After Olympic Letdown, WADA to Review Controversial Ban

Sha'Carri Richardson lost spot in Tokyo Games due to pot use
By Jenn Gidman,  Newser Staff
Posted Sep 15, 2021 12:22 PM CDT
After Olympic Letdown, Pot Ban to Get a Fresh Look
Sha'Carri Richardson attends a news conference on Aug. 20, 2021.   (AP Photo/Thomas Boyd)

Sha'Carri Richardson missed her chance to compete in Tokyo's Summer Olympics due to pot use, but a move by the World Anti-Doping Agency could keep future athletes from meeting the same fate. On Tuesday, WADA announced it will set up an advisory committee to review whether cannabis should remain on the agency's list of banned substances past next year. USA Today notes WADA didn't point to Richardson's case specifically as triggering its latest action, but it did say it was making the move after "requests from a number of stakeholders."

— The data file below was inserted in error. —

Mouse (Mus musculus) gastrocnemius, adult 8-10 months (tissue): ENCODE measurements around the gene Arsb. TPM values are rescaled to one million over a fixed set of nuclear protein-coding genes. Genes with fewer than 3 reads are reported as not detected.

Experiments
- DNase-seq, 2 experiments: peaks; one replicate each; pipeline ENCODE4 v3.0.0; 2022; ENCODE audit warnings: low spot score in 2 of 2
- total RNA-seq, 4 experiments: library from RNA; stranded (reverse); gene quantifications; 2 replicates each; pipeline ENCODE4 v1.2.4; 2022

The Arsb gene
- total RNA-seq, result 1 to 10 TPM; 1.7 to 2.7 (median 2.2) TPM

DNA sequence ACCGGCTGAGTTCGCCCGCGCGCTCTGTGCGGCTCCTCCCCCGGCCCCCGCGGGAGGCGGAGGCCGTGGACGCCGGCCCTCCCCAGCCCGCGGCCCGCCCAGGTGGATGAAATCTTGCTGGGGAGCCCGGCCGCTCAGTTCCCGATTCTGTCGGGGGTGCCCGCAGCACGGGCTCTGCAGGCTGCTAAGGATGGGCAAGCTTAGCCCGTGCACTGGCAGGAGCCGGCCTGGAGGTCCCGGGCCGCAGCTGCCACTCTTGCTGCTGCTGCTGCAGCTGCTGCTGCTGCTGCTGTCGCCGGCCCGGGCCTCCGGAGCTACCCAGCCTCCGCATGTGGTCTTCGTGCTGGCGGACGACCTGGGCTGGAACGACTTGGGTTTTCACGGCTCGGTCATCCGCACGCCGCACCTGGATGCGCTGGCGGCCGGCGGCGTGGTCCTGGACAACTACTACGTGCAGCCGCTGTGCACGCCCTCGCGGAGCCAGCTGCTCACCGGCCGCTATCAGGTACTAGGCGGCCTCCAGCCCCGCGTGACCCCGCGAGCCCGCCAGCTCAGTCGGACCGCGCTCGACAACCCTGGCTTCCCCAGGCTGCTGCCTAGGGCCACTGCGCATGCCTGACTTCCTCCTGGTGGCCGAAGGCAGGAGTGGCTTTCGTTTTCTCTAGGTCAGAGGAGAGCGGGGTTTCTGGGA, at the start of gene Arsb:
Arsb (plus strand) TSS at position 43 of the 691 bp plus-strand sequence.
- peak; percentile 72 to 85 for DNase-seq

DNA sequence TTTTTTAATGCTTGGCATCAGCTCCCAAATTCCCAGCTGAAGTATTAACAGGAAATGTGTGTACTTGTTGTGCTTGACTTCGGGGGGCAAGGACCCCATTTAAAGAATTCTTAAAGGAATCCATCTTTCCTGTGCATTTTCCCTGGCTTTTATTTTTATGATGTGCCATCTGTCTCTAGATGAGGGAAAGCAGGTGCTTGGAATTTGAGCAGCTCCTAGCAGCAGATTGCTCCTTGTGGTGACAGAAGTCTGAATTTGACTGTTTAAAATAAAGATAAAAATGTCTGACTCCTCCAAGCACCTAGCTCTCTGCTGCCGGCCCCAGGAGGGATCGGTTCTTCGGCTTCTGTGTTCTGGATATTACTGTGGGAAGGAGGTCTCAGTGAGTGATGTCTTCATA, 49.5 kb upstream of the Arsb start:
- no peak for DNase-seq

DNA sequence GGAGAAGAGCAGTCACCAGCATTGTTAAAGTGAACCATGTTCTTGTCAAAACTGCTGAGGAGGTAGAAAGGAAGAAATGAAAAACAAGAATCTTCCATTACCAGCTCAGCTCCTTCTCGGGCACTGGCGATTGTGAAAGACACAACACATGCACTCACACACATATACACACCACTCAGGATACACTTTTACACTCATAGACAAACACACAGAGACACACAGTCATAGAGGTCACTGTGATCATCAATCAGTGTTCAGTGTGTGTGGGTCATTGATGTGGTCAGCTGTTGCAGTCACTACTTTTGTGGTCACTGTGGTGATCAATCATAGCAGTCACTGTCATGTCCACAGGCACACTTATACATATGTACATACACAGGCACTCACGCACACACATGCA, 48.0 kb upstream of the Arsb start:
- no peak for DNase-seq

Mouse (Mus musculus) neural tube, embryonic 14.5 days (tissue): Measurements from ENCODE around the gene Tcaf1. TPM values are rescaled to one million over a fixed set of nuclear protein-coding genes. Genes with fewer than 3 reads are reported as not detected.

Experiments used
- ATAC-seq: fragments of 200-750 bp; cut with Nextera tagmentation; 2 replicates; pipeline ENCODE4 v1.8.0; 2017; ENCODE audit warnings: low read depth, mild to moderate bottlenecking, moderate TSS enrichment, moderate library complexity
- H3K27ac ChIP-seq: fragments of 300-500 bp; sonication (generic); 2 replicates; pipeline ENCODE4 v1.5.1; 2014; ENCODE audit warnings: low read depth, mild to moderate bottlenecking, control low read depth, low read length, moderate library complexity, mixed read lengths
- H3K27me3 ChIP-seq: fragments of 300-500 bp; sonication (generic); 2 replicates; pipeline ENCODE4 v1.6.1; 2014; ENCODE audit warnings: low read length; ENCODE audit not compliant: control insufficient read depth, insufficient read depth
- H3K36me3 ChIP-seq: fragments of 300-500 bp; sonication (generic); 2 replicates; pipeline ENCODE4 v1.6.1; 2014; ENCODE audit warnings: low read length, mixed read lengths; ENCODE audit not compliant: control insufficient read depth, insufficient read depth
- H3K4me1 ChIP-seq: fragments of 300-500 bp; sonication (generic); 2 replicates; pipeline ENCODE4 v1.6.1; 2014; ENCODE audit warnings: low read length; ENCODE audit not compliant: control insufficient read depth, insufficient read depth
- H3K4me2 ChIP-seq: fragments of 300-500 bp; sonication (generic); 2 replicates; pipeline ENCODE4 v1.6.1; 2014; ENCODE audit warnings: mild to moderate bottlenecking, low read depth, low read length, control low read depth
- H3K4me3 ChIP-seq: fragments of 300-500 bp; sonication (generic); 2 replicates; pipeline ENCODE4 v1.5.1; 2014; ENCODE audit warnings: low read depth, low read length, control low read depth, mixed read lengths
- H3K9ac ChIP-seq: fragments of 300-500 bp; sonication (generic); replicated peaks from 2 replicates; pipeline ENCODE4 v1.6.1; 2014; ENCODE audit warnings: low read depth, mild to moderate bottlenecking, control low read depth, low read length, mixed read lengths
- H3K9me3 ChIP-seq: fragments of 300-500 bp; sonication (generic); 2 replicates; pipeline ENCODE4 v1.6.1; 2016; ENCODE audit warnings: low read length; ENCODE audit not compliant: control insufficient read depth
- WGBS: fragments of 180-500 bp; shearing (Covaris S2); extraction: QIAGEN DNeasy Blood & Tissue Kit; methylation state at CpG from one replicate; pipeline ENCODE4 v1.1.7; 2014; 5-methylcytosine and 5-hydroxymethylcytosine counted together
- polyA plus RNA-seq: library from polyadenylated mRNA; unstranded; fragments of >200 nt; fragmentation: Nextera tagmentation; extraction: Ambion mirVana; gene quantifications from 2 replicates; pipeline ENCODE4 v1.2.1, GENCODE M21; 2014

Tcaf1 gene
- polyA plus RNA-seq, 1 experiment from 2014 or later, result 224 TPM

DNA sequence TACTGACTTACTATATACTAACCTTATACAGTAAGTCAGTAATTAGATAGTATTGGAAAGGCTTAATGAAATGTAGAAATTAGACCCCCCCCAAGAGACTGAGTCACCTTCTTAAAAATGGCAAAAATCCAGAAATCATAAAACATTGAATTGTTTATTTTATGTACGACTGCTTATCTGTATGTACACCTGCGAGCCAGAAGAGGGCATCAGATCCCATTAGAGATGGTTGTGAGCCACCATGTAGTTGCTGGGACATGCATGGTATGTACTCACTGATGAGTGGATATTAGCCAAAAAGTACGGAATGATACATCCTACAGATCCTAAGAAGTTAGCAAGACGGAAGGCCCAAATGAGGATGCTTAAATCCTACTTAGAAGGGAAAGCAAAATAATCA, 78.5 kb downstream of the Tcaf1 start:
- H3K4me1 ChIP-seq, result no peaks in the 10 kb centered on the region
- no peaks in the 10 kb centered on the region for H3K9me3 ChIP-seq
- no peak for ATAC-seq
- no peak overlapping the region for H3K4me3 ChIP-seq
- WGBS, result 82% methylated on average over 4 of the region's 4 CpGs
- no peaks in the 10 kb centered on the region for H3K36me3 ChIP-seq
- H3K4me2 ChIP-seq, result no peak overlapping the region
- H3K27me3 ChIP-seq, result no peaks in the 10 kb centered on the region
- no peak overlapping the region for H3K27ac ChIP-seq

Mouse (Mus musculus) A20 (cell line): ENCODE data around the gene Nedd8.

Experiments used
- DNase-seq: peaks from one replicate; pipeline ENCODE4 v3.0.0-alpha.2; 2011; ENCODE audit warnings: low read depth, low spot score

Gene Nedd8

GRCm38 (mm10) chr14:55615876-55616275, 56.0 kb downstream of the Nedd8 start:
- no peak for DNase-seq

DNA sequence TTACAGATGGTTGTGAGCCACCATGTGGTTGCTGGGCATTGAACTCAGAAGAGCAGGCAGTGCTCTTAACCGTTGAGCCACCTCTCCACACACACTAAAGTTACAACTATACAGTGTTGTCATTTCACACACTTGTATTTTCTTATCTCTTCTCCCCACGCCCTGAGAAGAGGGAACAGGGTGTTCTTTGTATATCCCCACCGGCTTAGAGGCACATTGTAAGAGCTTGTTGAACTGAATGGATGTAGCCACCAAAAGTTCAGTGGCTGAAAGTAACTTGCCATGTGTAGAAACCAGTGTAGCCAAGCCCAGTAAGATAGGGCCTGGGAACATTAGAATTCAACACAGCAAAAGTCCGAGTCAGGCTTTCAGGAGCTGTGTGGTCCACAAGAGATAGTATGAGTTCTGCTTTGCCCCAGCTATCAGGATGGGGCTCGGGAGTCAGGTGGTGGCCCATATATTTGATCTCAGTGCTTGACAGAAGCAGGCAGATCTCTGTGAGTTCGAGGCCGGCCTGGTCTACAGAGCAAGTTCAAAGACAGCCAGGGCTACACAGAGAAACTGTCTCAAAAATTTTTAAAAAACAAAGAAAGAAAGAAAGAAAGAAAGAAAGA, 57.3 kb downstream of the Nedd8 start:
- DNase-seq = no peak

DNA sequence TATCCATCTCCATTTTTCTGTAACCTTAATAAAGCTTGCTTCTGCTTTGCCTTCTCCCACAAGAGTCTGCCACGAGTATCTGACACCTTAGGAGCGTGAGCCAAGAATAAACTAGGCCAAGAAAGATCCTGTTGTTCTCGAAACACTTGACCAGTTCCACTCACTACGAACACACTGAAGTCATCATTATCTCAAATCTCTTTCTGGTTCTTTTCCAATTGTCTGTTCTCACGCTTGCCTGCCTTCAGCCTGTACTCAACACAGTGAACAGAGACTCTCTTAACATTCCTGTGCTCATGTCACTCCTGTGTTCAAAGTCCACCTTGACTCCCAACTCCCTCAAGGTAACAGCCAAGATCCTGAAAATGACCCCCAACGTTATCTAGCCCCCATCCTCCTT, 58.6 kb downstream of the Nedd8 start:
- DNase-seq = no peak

NPR notes that, after Richardson's suspension, an "outpouring of support" came her way, especially considering pot is legal for either medicinal or recreational use in 36 states and the District of Columbia. To be put on WADA's prohibited list, a drug must check two of three boxes: It must have the potential to be performance-enhancing; pose a health risk; and "[violate] the spirit of the sport." The advisory panel's review of how that list applies to cannabis will begin in 2022.

"I was surprised at how weak [the evidence] is" for pot having performance-enhancing powers, the Mayo Clinic's Dr. Michael Joyner told NPR earlier this summer, one of multiple experts who've weighed in to say they're not sure marijuana should be on WADA's list. Even if it's found that pot can be slashed for the next updated list, it will remain on the current one through the end of 2022. In fall of that year, the banned substances list will be compiled for 2023. (More WADA stories.)

Get the news faster.
Tap to install our app.
Install the Newser News app
in two easy steps:
1. Tap in your navigation bar.
2. Tap to Add to Home Screen.